The Natives and the Constitution

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Before discussing the specific rights the Natives should be given, it is important to first discuss the treatment the Natives have endured by the Europeans and to dispel arguments that try to invalidate their humanity and intelligence. Bartolom?© De Las Casas provides a detailed account of what occurred on the Island of Hispaniola in An Account, Much Abbreviated, of the Destruction of the Indies.

He details how many Natives had been brutally slaughtered and others dealt with enslavement (De Las Casas, 68-69; 70). Many had died from starvation on ships and if they survived they would be separated from their families. The practice of pearl diving also caused many deaths (De Las Casas, 70). These atrocities committed against the Natives had been done by people who call themselves “Christians.” In one such practice, 13 Natives would be burned at one time, the number representing Christ and his Apostles (De Las Casas, 69). It is very hard to justify any of the harsh actions against the Natives as De Las Casas notes due to the biblical principle of loving others (De Las Casas, 70).

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Moreover, these practices caused many to die without God therefore they are causing the loss of their souls (De Las Casas, 71). Some try to justify the mistreatment of the Natives by using demeaning terms such as “heathen” and “savages.” The term “heathen” in the biblical sense, as interpreted by Roger Williams in Christenings Make Not Christians, would mean someone who is not saved therefore, a heathen could be from any nation.

Likewise, the term “savages” does not correctly describe the Natives. From the writings of Hern??n Cort?©s in the Second Letter to the Spanish Crown when he describes the complexity of their markets, and the writings of Christopher Columbus in Letter of

Discovery when he discusses their lack of understanding being due to inexperience not intelligence, it is evident the term does not fit (Cort?©s, 83; Columbus, 61). The use of these degrading terms is a result of the lack of understanding of the variances in manners and practices between the indigenous people and the Europeans as illustrated by Benjamin Franklin in Remarks Concerning the Savages of North America (Franklin, 462).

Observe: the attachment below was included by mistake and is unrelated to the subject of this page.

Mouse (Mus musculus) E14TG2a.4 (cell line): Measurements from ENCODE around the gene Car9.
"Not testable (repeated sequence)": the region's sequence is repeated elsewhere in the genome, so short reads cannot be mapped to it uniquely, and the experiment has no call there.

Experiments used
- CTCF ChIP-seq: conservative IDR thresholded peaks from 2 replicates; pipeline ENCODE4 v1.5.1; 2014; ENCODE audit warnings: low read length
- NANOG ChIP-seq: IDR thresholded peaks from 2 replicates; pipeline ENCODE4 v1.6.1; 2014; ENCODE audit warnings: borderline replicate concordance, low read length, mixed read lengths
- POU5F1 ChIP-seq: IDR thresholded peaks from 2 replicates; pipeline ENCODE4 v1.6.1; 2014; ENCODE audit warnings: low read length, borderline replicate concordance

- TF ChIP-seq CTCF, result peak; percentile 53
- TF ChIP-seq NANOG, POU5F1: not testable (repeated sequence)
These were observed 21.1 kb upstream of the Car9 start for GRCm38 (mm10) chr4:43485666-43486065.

In some instances, such as when it comes to hospitality and treating others they appear even more advanced than the Europeans (Franklin, 464-465). Lastly, the Natives deserve rights because they are descendants of Adam like the Europeans as Samuel Sewall notes in The Selling of Joseph: A Memorial (Sewall, 317). The Constitution should give the Natives the right to practice any religion they choose, the right to self-govern, the right to continue their own way of trading and the right to keep the land of their ancestors.

The Natives should be allowed to freely practice their own religion as long as it does not conflict with the rights of others. For example, Cort?©s notes Natives in Temixtitan practiced sacrificing in their religion. The blood of humans and other living animals were used in the process. The King of Spain, Charles V, outlawed the practice of sacrificing and Cortes did the same to the Natives (Cortes, 86). In this case, though people may not agree with animal sacrifices, the Natives are not causing harm to another.

However, the practice of using humans in the religion should be prohibited in the Constitution because it is murder. It would be hypocritical if the Constitution banned the Natives from practicing their own religion. Benjamin Franklin discusses how the King of Britain was infringing on the colonist’s religious liberty in Rules by Which a Great Empire May Be Reduced to a Small One (Franklin, 453-454). Therefore, if the Constitution totally banned the religion of any Native group, they would be acting similar to the King who they were having issues with.